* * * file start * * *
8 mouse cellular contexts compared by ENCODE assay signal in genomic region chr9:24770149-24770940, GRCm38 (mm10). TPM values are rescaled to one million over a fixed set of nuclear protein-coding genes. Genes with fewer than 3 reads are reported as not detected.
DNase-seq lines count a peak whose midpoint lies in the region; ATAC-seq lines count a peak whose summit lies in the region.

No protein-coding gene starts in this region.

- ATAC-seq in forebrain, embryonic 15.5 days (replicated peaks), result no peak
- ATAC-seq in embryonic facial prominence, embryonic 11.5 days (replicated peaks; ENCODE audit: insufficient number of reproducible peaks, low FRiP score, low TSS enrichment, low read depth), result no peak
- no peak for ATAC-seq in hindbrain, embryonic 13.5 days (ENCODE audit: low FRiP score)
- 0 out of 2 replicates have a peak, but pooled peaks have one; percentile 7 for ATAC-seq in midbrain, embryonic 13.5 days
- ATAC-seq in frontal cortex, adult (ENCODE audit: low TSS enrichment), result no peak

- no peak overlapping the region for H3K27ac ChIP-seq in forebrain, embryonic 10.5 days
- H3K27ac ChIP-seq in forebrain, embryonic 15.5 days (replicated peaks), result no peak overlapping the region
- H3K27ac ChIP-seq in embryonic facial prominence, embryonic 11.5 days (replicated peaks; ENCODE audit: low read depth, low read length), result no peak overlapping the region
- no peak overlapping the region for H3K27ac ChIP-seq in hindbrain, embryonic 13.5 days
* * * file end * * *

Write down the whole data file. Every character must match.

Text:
8 mouse cellular contexts compared by ENCODE assay signal in genomic region chr9:24770149-24770940, GRCm38 (mm10). TPM values are rescaled to one million over a fixed set of nuclear protein-coding genes. Genes with fewer than 3 reads are reported as not detected.
DNase-seq lines count a peak whose midpoint lies in the region; ATAC-seq lines count a peak whose summit lies in the region.

No protein-coding gene starts in this region.

- ATAC-seq in forebrain, embryonic 15.5 days (replicated peaks), result no peak
- ATAC-seq in embryonic facial prominence, embryonic 11.5 days (replicated peaks; ENCODE audit: insufficient number of reproducible peaks, low FRiP score, low TSS enrichment, low read depth), result no peak
- no peak for ATAC-seq in hindbrain, embryonic 13.5 days (ENCODE audit: low FRiP score)
- 0 out of 2 replicates have a peak, but pooled peaks have one; percentile 7 for ATAC-seq in midbrain, embryonic 13.5 days
- ATAC-seq in frontal cortex, adult (ENCODE audit: low TSS enrichment), result no peak

- no peak overlapping the region for H3K27ac ChIP-seq in forebrain, embryonic 10.5 days
- H3K27ac ChIP-seq in forebrain, embryonic 15.5 days (replicated peaks), result no peak overlapping the region
- H3K27ac ChIP-seq in embryonic facial prominence, embryonic 11.5 days (replicated peaks; ENCODE audit: low read depth, low read length), result no peak overlapping the region
- no peak overlapping the region for H3K27ac ChIP-seq in hindbrain, embryonic 13.5 days